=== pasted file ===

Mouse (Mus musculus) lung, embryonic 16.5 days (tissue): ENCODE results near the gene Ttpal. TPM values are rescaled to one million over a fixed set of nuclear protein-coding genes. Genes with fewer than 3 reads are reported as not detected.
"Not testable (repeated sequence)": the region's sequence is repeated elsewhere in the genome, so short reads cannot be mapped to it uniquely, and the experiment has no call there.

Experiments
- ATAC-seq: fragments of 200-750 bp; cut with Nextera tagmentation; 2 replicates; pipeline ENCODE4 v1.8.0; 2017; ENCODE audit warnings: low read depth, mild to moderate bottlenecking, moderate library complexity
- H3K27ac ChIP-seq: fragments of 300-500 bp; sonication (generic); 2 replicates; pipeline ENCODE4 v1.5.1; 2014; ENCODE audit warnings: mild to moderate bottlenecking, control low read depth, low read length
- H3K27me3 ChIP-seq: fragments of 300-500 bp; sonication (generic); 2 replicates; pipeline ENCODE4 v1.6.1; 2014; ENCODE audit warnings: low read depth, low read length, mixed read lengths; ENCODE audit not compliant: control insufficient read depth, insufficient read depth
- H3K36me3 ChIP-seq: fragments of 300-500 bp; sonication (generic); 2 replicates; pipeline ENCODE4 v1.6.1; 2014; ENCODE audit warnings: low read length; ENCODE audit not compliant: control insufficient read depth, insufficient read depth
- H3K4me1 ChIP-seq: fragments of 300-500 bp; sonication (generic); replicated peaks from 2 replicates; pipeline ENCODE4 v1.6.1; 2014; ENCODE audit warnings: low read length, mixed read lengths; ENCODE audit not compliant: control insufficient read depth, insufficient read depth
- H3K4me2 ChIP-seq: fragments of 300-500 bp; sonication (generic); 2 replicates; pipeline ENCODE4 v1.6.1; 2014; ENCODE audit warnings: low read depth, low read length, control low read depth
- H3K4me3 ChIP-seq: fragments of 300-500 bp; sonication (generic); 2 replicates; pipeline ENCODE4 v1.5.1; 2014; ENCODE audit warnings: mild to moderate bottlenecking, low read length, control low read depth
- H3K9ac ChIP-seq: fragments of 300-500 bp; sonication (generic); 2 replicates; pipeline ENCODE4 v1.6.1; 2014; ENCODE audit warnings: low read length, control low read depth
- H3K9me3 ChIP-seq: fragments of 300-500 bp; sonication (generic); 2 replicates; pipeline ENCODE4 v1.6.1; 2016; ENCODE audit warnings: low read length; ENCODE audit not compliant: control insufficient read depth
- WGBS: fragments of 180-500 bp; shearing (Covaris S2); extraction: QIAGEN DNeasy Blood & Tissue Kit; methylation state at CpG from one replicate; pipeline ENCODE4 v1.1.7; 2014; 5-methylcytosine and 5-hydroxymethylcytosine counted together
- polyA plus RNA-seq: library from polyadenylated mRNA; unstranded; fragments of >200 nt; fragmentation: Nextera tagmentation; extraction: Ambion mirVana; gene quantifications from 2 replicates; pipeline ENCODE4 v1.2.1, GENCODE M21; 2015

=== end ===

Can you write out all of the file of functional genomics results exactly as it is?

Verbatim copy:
Mouse (Mus musculus) lung, embryonic 16.5 days (tissue): ENCODE results near the gene Ttpal. TPM values are rescaled to one million over a fixed set of nuclear protein-coding genes. Genes with fewer than 3 reads are reported as not detected.
"Not testable (repeated sequence)": the region's sequence is repeated elsewhere in the genome, so short reads cannot be mapped to it uniquely, and the experiment has no call there.

Experiments
- ATAC-seq: fragments of 200-750 bp; cut with Nextera tagmentation; 2 replicates; pipeline ENCODE4 v1.8.0; 2017; ENCODE audit warnings: low read depth, mild to moderate bottlenecking, moderate library complexity
- H3K27ac ChIP-seq: fragments of 300-500 bp; sonication (generic); 2 replicates; pipeline ENCODE4 v1.5.1; 2014; ENCODE audit warnings: mild to moderate bottlenecking, control low read depth, low read length
- H3K27me3 ChIP-seq: fragments of 300-500 bp; sonication (generic); 2 replicates; pipeline ENCODE4 v1.6.1; 2014; ENCODE audit warnings: low read depth, low read length, mixed read lengths; ENCODE audit not compliant: control insufficient read depth, insufficient read depth
- H3K36me3 ChIP-seq: fragments of 300-500 bp; sonication (generic); 2 replicates; pipeline ENCODE4 v1.6.1; 2014; ENCODE audit warnings: low read length; ENCODE audit not compliant: control insufficient read depth, insufficient read depth
- H3K4me1 ChIP-seq: fragments of 300-500 bp; sonication (generic); replicated peaks from 2 replicates; pipeline ENCODE4 v1.6.1; 2014; ENCODE audit warnings: low read length, mixed read lengths; ENCODE audit not compliant: control insufficient read depth, insufficient read depth
- H3K4me2 ChIP-seq: fragments of 300-500 bp; sonication (generic); 2 replicates; pipeline ENCODE4 v1.6.1; 2014; ENCODE audit warnings: low read depth, low read length, control low read depth
- H3K4me3 ChIP-seq: fragments of 300-500 bp; sonication (generic); 2 replicates; pipeline ENCODE4 v1.5.1; 2014; ENCODE audit warnings: mild to moderate bottlenecking, low read length, control low read depth
- H3K9ac ChIP-seq: fragments of 300-500 bp; sonication (generic); 2 replicates; pipeline ENCODE4 v1.6.1; 2014; ENCODE audit warnings: low read length, control low read depth
- H3K9me3 ChIP-seq: fragments of 300-500 bp; sonication (generic); 2 replicates; pipeline ENCODE4 v1.6.1; 2016; ENCODE audit warnings: low read length; ENCODE audit not compliant: control insufficient read depth
- WGBS: fragments of 180-500 bp; shearing (Covaris S2); extraction: QIAGEN DNeasy Blood & Tissue Kit; methylation state at CpG from one replicate; pipeline ENCODE4 v1.1.7; 2014; 5-methylcytosine and 5-hydroxymethylcytosine counted together
- polyA plus RNA-seq: library from polyadenylated mRNA; unstranded; fragments of >200 nt; fragmentation: Nextera tagmentation; extraction: Ambion mirVana; gene quantifications from 2 replicates; pipeline ENCODE4 v1.2.1, GENCODE M21; 2015